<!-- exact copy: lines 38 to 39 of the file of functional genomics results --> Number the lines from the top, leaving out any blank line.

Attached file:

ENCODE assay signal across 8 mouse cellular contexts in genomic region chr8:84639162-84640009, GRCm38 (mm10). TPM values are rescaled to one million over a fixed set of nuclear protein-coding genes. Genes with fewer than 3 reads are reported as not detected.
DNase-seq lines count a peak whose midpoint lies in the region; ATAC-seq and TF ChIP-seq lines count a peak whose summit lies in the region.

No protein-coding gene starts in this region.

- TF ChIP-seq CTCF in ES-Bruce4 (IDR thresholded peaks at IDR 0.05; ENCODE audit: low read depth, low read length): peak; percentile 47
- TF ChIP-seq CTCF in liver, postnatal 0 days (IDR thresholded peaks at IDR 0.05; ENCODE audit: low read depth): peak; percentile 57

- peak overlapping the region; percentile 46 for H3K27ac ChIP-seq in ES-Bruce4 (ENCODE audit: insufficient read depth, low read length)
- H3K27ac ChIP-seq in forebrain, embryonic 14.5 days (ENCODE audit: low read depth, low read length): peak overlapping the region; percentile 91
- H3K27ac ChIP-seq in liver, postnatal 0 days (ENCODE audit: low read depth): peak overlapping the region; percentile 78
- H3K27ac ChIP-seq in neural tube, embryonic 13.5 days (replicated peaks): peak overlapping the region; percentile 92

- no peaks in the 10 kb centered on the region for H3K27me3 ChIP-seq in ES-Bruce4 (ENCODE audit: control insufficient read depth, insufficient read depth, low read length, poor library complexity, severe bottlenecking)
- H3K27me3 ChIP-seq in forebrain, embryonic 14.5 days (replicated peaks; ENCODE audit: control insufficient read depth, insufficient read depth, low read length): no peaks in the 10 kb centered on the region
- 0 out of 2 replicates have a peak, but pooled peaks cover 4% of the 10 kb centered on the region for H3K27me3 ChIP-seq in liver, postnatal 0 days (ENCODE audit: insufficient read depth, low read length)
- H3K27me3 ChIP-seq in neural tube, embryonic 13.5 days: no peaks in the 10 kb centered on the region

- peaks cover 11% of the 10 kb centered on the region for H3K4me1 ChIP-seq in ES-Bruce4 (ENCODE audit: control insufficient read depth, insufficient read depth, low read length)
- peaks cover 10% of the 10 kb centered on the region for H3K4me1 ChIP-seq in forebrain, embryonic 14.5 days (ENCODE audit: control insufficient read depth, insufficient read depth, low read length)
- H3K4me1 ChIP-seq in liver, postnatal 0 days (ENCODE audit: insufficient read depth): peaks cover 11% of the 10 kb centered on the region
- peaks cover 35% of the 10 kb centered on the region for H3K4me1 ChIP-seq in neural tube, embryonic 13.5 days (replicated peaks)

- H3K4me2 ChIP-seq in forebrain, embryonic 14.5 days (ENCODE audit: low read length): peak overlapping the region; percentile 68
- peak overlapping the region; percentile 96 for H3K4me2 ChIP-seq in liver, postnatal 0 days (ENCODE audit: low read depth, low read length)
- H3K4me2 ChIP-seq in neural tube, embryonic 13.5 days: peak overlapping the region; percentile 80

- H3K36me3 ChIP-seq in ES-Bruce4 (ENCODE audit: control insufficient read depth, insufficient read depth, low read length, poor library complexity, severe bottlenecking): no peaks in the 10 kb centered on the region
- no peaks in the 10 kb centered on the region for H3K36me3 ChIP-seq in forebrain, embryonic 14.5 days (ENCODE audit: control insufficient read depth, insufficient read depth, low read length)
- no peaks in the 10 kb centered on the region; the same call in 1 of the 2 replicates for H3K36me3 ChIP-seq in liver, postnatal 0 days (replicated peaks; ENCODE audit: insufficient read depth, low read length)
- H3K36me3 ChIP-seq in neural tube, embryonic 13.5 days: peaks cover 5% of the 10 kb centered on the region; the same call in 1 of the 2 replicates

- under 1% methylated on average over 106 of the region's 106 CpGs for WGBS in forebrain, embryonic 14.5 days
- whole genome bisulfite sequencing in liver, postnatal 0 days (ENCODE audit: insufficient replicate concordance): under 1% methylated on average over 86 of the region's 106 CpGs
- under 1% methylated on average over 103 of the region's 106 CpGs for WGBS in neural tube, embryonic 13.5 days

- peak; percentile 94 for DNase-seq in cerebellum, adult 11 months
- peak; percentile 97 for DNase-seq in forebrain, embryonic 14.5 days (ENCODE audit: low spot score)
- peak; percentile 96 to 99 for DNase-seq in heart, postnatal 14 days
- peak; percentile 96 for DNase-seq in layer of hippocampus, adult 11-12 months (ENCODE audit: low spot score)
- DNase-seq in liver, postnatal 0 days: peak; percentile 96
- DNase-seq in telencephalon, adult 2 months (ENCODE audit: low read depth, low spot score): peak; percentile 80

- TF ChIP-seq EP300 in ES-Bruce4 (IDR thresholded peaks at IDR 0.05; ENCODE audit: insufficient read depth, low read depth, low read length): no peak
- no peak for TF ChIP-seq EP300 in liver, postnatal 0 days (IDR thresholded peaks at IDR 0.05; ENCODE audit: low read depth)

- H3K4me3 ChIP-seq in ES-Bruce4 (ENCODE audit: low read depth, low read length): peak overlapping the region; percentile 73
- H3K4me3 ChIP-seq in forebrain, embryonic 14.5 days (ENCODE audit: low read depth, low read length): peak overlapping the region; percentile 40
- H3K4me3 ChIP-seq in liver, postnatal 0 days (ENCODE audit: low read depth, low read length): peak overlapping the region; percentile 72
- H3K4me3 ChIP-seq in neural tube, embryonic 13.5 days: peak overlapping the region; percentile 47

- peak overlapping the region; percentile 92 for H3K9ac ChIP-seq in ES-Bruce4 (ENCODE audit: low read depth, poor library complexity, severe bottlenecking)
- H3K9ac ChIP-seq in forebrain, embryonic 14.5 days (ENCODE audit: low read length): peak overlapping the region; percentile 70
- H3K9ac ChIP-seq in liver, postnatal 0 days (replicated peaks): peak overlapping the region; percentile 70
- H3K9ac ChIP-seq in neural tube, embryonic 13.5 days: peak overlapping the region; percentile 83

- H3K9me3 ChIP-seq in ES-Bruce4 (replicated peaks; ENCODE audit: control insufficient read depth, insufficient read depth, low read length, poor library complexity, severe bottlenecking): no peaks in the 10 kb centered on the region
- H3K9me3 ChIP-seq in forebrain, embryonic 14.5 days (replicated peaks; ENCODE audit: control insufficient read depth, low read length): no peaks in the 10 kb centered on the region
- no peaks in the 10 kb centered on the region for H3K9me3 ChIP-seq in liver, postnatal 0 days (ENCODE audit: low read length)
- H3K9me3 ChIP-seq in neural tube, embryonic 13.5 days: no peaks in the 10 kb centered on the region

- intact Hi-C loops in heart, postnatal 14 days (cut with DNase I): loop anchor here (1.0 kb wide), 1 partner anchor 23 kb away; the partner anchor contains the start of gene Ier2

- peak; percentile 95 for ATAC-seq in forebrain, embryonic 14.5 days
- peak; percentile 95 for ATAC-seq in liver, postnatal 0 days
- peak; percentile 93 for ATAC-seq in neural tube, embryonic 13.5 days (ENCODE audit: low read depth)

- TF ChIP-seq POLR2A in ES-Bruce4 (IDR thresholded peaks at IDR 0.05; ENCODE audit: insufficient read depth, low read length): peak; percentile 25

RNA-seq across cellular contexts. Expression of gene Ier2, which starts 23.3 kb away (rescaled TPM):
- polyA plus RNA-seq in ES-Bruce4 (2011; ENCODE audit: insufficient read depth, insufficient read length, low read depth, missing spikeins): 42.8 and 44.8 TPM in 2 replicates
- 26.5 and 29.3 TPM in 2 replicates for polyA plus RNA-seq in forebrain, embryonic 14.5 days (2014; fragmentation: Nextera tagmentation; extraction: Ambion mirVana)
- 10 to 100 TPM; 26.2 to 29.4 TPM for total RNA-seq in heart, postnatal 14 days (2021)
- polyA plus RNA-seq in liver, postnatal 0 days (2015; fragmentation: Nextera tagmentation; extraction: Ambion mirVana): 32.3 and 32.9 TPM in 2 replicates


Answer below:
- H3K4me3 ChIP-seq in liver, postnatal 0 days (ENCODE audit: low read depth, low read length): peak overlapping the region; percentile 72
- H3K4me3 ChIP-seq in neural tube, embryonic 13.5 days: peak overlapping the region; percentile 47